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Away from Clean ’09, New Orleans Offers Visitors ‘Little Something Extra’ (Part 2 of 2)

Bruce Beggs |

NEW ORLEANS — When the drying tumblers stop tumbling, the garment conveyors stop conveying and the steam hisses no more for the day, it’ll be time for Clean Show attendees to experience what the locals call lagniappe (pronounced lan-yap) — the lingo for “a little something extra.”
Tourism is a driving economic force here, and the city responds with great hospitality, music, food and atmosphere. While other cities may excel in one area or another, no other offers the total package, says Riddle & Associates, the Clean Show’s management firm.CITY OF UNRIVALED CUISINE
The diversity of the people of New Orleans and their music is more than matched by the fare at its many tables — there are even more restaurants than pre-Katrina, Riddle and Associates says.
From sophisticated Creole to stick-to-your-ribs Cajun, the cuisine is unrivaled and takes advantage of the plentiful seafood of the region: shrimp, redfish, crawfish, catfish and oysters. No visit to New Orleans is complete without a sampling of such local staples as red beans and rice, the various gumbos and étouffées, jambalaya, sausages, shrimp rémoulade, and, of course, sugary-sweet pralines.
New Orleans boasts some of the world’s oldest and most famous fine-dining restaurants. Dinner at Antoine’s, established in 1840, is a tradition.
Equally famous are Arnaud’s, Commander’s Palace, Court of Two Sisters, Galatoire’s, K-Paul’s Louisiana Kitchen, and Mr. B’s Bistro, to name just a few. Not to be missed are some of the more recent additions: Nola, Palace Café, GW Fins, Drago, and many more.
Breakfast at Brennan’s, where bananas Foster was made famous, is another tradition, but be ready to savor it over two hours or more, Riddle & Associates warns.
For lighter morning fare, try café au lait (Cajun coffee with milk) and beignets (square sugary doughnuts) at the original Café du Monde in the French Market. They have been served there since 1862, and are available 24 hours a day. Mother’s is the place to find locals having their power breakfast.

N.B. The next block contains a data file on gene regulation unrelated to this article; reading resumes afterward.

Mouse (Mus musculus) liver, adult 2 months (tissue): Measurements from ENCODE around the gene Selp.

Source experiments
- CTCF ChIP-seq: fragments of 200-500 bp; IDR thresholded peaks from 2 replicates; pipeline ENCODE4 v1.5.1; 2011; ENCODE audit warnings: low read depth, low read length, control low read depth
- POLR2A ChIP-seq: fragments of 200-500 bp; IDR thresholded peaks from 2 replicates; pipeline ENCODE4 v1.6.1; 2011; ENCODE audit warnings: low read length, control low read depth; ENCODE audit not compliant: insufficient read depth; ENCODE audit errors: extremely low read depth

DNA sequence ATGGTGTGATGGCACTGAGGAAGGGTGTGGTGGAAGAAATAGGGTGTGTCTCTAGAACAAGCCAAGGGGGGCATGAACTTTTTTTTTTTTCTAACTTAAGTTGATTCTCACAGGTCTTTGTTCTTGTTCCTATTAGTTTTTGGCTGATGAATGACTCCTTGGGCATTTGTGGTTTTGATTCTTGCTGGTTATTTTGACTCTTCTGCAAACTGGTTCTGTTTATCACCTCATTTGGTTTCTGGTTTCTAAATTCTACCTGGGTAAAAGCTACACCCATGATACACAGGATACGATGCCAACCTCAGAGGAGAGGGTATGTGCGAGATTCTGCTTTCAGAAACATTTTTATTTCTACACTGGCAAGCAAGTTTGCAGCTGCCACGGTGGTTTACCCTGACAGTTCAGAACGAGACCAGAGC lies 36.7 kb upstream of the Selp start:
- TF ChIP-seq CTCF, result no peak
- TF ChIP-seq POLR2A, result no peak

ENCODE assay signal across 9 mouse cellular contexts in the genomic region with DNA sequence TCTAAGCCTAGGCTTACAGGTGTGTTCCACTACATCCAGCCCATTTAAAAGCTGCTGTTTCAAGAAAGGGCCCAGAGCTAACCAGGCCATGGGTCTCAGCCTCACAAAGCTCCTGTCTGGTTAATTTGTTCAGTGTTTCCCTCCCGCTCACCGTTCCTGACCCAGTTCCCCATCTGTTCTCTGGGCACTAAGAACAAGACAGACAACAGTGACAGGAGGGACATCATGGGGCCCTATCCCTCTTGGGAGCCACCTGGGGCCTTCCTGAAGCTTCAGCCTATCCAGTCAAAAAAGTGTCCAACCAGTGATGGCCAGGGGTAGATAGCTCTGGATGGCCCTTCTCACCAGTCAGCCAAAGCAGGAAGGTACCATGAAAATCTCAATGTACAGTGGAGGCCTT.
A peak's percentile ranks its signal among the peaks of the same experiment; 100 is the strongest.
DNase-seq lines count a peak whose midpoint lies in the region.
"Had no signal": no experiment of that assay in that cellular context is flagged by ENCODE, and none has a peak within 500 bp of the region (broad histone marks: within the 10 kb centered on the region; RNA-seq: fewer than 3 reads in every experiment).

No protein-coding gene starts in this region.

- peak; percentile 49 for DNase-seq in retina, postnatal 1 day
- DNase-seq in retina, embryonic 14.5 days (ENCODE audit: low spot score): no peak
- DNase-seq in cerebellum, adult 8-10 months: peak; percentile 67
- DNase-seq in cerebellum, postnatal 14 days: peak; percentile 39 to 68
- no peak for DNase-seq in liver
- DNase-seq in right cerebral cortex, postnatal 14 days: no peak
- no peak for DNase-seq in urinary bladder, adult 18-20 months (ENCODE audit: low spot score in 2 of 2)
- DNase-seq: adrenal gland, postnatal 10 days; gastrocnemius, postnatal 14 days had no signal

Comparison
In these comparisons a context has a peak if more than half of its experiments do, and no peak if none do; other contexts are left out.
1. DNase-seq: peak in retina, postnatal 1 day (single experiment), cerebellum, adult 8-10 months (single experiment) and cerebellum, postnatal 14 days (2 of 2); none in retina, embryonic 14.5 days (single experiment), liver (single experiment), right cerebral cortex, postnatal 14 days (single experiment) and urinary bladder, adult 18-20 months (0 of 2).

For a quick and hearty meal, try an original muffuletta sandwich — marinated olive salad covered with layers of capicola, salami, mortadella, Emmentaler and provolone — where it was invented, at the Central Grocery on Decatur Street.
Mulate’s, across the street from the convention center, offers fine Cajun food, music and dancing. And be sure to stand at the raw bar at Felix’s or Acme Oyster House to sample plump and delicious oysters.SEEK OUT LESSER-KNOWN SITES
But there’s more to New Orleans than the French Quarter, music and great food. A good way to see it is by the Regional Transportation Authority (RTA), which boasts the oldest continuously operated street railway system in the world. Fares are reasonable at just $1.25. Passes — $5 for one day, $12 for three days — are good on RTA streetcars and buses, and enable visitors to get on and off to explore at will.
Take the Riverfront trolley along the river from the convention center to the French Market. The St. Charles streetcar is the favored way to tour the lush Garden District with its magnificent mansions that hold so many secrets, the campuses of Loyola and Tulane universities, the “cities of the dead” above-ground cemeteries, and the Audubon Zoo.